By Laura Haight, president, portfoliosc.com
Since the first news of Ebola hit the general press, I have listened with skepticism as one expert after another assured us that Ebola was nowhere near as contagious as we’ve heard, that it could not possibly reach the U.S., and that even if it did we are fully prepared to stop it in its tracks with the most well-trained, advanced medical system in the world.
Aha. There we have it. The spin machine at work. Unfortunately, as we have seen, there’s a giant chasm between the press release and the reality.
If you’re like me, you are horrified at the lapses in procedure that have occurred in Texas and increasingly concerned that all the spin we’ve been hearing is not backed up by well-established, tested and practiced procedures.
But what could that possibly have to do with my business or yours?
What is happening in Dallas is an emergency – a situation outside the ordinary for which special procedures and plans were prepared. You and I may not have life-threatening contagions to worry about, but we have threats, emergencies and disasters to factor into our plans.
We have talked before about emergency preparedness, disaster recovery and business resumption plans. Perhaps you have checked to see if you have a plan (breathed a big sigh of relief there, right?), or taken steps to get a plan developed. Wherever you are with your planning, there are important lessons in the Ebola outbreak that can be applied to us.
I used to have a colleague who derisively referred to everyone in senior management as “the geniuses.” Top-down decisions and plans, built without input from line staff, often have holes big enough to drive a Proterra bus through. Emergency plans built by management focus on the big picture of what should happen. That’s fine as far as it goes, but the key to a successful plan is not the “what,” but the “how.” To know and prepare for that, you have to ask those who “do.”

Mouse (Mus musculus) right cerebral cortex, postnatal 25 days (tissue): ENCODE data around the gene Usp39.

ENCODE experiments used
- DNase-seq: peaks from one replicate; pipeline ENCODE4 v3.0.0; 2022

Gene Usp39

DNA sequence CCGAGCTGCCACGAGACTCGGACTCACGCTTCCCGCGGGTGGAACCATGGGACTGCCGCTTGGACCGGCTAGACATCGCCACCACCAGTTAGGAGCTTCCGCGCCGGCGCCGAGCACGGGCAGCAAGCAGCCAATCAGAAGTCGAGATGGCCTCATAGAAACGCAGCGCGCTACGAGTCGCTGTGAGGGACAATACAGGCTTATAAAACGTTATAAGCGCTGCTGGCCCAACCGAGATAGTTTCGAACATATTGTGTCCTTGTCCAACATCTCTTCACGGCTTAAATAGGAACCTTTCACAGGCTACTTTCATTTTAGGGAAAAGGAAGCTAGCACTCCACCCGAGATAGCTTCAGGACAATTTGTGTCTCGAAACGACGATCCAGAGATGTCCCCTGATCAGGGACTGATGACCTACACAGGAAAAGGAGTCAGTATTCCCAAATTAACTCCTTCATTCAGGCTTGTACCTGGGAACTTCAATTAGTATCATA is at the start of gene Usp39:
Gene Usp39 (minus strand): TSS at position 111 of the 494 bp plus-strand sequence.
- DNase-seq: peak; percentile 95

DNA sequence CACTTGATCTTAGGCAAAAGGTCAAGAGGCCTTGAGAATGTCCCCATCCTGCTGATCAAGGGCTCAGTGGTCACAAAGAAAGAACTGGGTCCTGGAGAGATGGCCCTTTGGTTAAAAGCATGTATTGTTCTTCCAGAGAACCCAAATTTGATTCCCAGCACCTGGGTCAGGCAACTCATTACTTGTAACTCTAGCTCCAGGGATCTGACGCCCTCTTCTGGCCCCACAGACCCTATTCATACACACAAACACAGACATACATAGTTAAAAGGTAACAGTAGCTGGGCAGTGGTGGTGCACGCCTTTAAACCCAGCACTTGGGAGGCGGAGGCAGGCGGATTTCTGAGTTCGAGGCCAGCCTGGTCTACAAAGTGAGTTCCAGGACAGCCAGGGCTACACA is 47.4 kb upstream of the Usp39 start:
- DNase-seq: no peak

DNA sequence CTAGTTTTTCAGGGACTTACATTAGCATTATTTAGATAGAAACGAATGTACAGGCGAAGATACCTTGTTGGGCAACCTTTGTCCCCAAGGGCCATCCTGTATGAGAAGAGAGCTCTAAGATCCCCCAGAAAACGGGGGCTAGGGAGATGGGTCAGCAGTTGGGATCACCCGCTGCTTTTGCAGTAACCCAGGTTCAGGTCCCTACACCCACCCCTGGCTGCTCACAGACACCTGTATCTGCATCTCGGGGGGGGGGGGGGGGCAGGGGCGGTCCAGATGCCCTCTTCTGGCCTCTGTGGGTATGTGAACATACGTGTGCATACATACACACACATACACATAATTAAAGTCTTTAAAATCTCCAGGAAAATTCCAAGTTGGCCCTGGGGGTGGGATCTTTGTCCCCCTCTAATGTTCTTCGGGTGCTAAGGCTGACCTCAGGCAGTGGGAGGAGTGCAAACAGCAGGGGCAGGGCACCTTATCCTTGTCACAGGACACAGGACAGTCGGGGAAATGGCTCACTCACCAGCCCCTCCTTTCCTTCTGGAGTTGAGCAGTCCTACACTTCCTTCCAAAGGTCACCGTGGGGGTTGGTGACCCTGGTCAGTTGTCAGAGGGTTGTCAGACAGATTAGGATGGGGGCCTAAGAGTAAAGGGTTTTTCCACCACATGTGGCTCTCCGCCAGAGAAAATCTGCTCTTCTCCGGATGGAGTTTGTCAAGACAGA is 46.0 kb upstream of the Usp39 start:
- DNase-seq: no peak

Use your imagination
Emergency plans are too often based on assumptions that elements of the plan will work well, that you’ll be able to access your databases, that everyone will do their jobs, that no key staffer will be on vacation the day the tornado hits. The truly effective plan thinks outside the box and plans for mess-ups, miscues and mistakes. In Texas, for example, days were lost when the waste disposal company refused to transport the Ebola waste. This might have been expected since the same thing happened at Emory University Hospital, where U.S. doctors from Liberia were being treated. Forty pounds of Ebola waste each day was held in bags and barrels at Emory for six days while they searched for a waste disposal company to take it. Since it had already happened, that was a problem that should have been anticipated and planned for by Texas Presbyterian.
Rely on people, not systems
At Texas Presbyterian, hospital personnel relied on computerized workflow and assumed that because they gathered certain information, then naturally everyone would see it and use it. That was a bad assumption. Sometimes situations required – no, demand! – that we get outside of the plan and face-to-face with critical staff. A good emergency plan not only draws its backbone from the bottom up, but builds in person-to-person communication so we can work through the unexpected things that happened in step 2.
Rock smashes paper
As every football fan knows, it’s easy to draw up a winning plan on paper. But rarely do all the X’s and O’s move around exactly as we would like. The hardest part of any planning process is getting all the stakeholders to agree to a full test of the plan. But it is really the only way to know what you forgot. Until you’re standing there wondering if the guy you’ve hired to clean up the patients’ apartment is supposed to have a DOT license, you just won’t realize that was something you should have checked.
Nothing is as certain as change
Did you lose an employee in the last year? Perhaps an important one? Did you update the contact info in your emergency plan? (I could go on with system vendors, switched digital service, changed passwords on cloud services, but I think you get the picture).
We cannot imagine the tornado will ever hit, the river could possibly rise that fast, or a deadly contagion could reach our cities. But the unexpected and unimaginable happen every day. The businesses that planned well and learned from other businesses’ mistakes are always the best able to weather those storms.